RY: Is this when you realized you needed to be an advocate?
CSO: I was asked to publicly advocate for the university’s Black student application program. I realized that as the only Black student in my class, I was uniquely positioned to use my voice. It was terrifying because I was warned that speaking up for a cause that was important — but could be perceived as challenging the status quo — could ruin my medical career. But I knew that I didn’t want another Black medical student at the University of Toronto to experience what I did. Nowadays, I have my public speaking and keynote presentations, where I talk about diversity, inclusion and leadership within industries.
RY: You have two great loves: being a physician and being a creative writer. What do each of these things give to you?
CSO: I consider myself equally split in these two worlds. Medicine and poetry serve a similar purpose in that they have the unique ability to heal and to transcend barriers. As a poet, I use language to communicate, to evoke something in someone else that hopefully has a cathartic and healing quality. As a doctor, my ultimate calling is to soothe someone’s suffering. I find that’s a unique gift that I can offer in both those realms.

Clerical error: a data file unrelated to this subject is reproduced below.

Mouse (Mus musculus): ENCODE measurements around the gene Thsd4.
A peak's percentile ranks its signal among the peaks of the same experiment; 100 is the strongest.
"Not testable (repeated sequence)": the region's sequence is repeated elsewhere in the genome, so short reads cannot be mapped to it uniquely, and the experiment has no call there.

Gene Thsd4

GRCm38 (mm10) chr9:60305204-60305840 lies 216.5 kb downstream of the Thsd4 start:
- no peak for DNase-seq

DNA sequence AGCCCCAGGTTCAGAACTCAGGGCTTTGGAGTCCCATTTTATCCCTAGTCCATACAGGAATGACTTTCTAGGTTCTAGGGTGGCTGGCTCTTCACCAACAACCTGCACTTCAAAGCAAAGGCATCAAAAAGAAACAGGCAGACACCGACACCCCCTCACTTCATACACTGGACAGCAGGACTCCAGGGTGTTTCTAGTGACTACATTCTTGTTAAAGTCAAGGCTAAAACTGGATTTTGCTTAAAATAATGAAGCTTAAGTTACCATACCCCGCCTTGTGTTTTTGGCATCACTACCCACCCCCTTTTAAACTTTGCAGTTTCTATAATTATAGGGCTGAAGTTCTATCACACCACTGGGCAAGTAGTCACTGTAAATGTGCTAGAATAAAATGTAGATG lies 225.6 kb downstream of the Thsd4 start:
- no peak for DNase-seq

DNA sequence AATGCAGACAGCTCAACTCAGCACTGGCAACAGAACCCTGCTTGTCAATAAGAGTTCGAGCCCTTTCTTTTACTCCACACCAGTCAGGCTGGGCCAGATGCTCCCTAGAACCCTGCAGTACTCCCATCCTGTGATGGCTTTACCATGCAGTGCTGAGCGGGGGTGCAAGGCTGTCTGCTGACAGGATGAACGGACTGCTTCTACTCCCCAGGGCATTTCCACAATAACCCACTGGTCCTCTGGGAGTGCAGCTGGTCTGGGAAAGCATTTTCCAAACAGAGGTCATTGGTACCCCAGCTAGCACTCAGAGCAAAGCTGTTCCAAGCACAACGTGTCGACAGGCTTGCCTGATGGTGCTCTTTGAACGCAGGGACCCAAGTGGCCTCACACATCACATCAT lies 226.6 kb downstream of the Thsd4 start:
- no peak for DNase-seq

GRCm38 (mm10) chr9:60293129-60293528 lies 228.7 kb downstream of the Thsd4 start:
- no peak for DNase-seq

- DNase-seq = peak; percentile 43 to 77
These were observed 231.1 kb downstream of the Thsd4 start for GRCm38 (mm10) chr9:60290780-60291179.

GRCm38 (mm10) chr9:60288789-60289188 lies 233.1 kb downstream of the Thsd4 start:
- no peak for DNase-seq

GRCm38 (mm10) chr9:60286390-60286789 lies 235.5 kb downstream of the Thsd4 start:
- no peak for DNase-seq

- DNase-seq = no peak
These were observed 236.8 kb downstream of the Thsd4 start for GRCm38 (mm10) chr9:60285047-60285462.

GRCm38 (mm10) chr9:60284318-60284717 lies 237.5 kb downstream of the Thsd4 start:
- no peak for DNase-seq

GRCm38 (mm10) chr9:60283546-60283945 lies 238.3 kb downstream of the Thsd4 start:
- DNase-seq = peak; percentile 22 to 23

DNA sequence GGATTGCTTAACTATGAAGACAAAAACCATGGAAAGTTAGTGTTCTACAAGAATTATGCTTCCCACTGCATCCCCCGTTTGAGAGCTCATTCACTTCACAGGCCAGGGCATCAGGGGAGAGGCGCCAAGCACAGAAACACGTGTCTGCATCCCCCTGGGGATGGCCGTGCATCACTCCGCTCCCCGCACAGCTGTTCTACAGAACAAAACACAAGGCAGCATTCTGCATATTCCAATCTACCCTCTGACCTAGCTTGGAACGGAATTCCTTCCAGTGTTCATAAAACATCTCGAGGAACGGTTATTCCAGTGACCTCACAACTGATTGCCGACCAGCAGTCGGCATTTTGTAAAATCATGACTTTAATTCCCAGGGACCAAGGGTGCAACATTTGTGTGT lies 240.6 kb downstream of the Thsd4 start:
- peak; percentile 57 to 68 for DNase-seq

RY: What did it feel like when you became the valedictorian for the University of Toronto’s faculty of medicine?
CSO: It was such an incredible honour. It still feels surreal. It’s incredibly special, but I’m hopefully the first of many. When I think of the different accomplishments — we hear of the first Black person to do this or that — it’s like, yes, let’s stop and take this moment for gratitude, but let us keep pushing forward. Because this is a sign that things still need to change. There are so many more Black medical students at the University of Toronto now that I look forward to attending convocations of those who come after me.